Spain's unemployment rate rose to a three-year high of 9.6 per cent in the first quarter of this year, according to data released last Friday by the Spanish labour ministry. This data is calculated using the Spanish methodology, according to the seasonally adjusted comparable data using EU methodology and published by Eurostat, the figure was 9.3% in March (which is the latest month for which we have data, see chart below).
246,000 more people were classified as unemployed in the first quarter than a year earlier, and this is the third consecutive quarter in which the country's jobless rate has risen. Spain's service sector fuelled most of the losses, with 77,500 redundancies, closely followed by construction.
Finance minister Pedro Solbes told a press conference that he predicted unemployment would rise to 9.8 per cent this year and ten per cent the next. He also said he expects the Spanish economy to generate 200,000 jobs in both 2008 and 2009, although he didn't really elaborate in any detail on how he expects this target to be achieved, and it looks not only too optimistic but also completely unreal in the light of the crisis which is emerging.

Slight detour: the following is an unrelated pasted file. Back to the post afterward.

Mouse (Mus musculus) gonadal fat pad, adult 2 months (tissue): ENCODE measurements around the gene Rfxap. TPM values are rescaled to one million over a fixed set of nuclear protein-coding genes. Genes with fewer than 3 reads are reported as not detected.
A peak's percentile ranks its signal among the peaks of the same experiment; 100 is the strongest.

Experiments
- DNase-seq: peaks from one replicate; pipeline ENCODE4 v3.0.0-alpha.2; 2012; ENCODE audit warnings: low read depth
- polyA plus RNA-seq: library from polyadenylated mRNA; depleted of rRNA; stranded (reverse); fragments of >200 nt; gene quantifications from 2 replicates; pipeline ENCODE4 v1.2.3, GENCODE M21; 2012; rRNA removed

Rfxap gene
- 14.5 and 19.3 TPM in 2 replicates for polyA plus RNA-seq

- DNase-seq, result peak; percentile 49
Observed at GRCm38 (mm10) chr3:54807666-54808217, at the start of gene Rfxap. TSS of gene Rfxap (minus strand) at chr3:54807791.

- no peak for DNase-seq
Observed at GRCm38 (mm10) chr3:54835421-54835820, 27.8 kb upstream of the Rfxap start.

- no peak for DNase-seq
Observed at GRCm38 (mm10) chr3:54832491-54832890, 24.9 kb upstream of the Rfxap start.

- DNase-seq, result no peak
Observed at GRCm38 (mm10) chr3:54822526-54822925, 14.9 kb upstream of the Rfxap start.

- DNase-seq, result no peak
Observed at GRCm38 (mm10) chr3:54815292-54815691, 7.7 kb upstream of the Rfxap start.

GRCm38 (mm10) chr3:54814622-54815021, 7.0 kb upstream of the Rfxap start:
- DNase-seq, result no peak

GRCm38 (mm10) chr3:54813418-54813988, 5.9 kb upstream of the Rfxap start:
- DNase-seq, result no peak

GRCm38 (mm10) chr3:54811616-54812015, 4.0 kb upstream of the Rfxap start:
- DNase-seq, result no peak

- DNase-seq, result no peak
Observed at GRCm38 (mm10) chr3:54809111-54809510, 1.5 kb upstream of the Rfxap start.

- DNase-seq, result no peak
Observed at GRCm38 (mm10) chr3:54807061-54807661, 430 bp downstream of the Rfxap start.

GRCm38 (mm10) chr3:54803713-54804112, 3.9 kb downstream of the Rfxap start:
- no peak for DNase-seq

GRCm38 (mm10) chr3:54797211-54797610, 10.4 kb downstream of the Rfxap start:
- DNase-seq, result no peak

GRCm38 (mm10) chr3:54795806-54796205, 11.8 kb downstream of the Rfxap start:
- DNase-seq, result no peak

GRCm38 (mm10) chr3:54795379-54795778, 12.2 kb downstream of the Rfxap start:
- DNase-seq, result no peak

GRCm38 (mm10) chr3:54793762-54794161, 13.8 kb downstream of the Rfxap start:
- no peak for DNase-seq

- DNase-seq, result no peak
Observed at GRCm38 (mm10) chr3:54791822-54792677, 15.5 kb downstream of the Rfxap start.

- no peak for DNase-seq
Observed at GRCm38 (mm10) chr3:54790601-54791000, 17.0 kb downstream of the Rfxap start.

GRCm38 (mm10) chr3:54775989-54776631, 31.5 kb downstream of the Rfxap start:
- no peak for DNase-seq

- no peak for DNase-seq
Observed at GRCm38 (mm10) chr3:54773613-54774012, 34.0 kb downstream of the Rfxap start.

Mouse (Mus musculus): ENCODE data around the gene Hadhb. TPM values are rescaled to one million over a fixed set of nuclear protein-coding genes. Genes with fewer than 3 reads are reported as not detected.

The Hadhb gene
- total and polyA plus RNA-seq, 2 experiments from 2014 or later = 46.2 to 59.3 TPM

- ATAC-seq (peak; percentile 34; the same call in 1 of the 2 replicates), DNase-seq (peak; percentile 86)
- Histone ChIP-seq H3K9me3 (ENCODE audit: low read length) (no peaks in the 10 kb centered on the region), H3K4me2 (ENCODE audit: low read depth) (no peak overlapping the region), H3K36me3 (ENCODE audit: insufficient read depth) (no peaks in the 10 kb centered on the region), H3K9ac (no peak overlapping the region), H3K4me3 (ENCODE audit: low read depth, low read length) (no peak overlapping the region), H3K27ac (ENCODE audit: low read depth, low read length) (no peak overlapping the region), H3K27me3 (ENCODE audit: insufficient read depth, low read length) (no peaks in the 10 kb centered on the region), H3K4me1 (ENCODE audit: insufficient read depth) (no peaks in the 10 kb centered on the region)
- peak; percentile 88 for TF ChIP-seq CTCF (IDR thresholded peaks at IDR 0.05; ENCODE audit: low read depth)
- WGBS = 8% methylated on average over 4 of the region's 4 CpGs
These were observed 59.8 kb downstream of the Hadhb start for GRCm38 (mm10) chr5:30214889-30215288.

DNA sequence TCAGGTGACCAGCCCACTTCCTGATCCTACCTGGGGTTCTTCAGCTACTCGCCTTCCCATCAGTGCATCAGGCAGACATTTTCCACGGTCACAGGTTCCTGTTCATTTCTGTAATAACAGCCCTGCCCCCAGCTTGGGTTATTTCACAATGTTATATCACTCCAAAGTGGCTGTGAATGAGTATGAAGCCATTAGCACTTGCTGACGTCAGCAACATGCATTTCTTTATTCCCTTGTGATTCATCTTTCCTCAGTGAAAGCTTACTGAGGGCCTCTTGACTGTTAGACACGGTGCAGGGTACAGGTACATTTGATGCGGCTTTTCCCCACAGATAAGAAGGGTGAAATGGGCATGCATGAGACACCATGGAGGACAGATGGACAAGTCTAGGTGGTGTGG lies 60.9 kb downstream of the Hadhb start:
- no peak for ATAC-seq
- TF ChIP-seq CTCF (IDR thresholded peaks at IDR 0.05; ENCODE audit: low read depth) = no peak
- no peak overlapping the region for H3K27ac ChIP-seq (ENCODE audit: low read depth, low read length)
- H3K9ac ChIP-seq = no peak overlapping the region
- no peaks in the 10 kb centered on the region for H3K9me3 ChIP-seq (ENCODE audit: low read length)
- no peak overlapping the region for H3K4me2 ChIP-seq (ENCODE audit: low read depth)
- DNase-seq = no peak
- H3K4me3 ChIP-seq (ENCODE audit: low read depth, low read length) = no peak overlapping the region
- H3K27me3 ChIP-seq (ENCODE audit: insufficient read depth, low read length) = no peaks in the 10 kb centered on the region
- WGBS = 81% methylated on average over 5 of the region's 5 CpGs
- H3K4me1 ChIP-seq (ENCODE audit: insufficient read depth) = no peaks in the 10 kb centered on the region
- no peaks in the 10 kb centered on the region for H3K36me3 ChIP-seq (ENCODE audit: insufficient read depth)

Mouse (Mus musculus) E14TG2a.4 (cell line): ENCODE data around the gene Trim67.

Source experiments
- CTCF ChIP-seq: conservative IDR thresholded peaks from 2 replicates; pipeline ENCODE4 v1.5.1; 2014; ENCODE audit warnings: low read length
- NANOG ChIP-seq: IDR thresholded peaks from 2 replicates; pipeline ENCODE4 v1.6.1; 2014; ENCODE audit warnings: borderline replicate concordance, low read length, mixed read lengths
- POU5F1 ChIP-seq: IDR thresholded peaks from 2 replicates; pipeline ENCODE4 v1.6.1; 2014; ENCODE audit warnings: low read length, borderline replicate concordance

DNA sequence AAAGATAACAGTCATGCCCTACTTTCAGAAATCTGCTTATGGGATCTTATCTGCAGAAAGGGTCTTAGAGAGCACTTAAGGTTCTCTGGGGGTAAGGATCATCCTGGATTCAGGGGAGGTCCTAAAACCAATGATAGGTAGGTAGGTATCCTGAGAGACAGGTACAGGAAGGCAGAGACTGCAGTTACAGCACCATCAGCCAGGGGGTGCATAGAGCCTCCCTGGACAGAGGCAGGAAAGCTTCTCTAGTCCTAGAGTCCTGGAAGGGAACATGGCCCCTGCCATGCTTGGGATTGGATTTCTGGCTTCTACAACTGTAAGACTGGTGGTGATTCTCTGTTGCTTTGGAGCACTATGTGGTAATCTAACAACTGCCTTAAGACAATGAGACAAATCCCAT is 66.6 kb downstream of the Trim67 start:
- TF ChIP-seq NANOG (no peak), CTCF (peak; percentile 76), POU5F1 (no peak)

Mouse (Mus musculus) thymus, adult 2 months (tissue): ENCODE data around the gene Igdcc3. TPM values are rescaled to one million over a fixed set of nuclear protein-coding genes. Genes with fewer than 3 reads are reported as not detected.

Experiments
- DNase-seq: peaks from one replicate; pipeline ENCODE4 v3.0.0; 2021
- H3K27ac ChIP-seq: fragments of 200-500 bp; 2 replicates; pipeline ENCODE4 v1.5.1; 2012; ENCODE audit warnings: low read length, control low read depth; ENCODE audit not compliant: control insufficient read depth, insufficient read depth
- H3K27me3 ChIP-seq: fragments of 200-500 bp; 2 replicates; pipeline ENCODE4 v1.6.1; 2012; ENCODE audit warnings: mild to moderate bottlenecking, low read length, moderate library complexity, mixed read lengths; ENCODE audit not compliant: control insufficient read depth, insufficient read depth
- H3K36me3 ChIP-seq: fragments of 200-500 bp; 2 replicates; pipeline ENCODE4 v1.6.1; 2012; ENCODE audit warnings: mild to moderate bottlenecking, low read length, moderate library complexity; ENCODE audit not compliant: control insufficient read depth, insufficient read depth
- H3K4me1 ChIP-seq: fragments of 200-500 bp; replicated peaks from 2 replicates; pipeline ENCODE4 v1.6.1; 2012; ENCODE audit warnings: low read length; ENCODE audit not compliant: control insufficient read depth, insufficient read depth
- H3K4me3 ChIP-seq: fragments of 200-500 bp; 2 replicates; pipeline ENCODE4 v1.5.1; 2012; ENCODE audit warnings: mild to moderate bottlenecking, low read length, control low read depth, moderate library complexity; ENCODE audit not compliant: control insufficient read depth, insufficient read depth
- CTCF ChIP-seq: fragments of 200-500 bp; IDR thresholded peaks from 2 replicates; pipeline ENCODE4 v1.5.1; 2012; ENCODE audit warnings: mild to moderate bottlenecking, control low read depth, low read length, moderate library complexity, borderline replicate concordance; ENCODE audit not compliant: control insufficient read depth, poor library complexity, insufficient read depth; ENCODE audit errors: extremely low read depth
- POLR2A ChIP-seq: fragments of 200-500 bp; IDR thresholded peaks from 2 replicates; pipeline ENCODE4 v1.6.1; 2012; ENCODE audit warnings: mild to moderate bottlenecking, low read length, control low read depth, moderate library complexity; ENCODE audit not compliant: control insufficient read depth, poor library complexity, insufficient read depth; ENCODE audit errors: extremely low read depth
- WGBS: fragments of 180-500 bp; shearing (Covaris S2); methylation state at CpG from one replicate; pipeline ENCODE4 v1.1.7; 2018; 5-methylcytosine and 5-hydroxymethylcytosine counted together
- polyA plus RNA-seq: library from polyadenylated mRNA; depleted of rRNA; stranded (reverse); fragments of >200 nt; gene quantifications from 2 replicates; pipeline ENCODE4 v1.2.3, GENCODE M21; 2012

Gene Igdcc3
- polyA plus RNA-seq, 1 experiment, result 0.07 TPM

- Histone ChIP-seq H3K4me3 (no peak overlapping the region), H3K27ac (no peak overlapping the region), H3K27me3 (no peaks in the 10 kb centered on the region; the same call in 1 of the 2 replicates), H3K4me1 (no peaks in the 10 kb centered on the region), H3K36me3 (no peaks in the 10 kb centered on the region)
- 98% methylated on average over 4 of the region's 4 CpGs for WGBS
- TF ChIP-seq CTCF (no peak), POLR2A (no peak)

Official unemployment figures realeased INEM were up by 37,542 in April, a month which is usually good for employment growth. This is the first time since 1996 that unemployment has risen between March and April. According to INEM there are now 2,338,517 registered unemployed in Spain.
In fact unemployment has risen by 315,393 (15.59%) over the last twelve months. Last year unemployment dropped by 36,327 in April which is almost the same number that it has risen this year.
The highest month on month rise in unemployed was among men with 28,230 more unemployed (2.9%) being added in April, while in comparison unemployment among female workers only rose by 9,312 (0.7%). At the end of April the total number of unemployed men was 996,715 and the total number of unemployed women was 1,341,802.
Year on year and when compared to April 2007 male unemployment is up by 30% and female unemployment by 6.7%.
Unemployment among the under 25 year olds has risen by 6,852 which is 2.5% more than in March.
Spain Real Time Data Charts
Edward Hugh is only able to update this blog from time to time, but he does run a lively Twitter account with plenty of Spain related comment. He also maintains a collection of constantly updated Spain charts with short updates on a Storify dedicated page Spain's Economic Recovery - Glass Half Full or Glass Half Empty?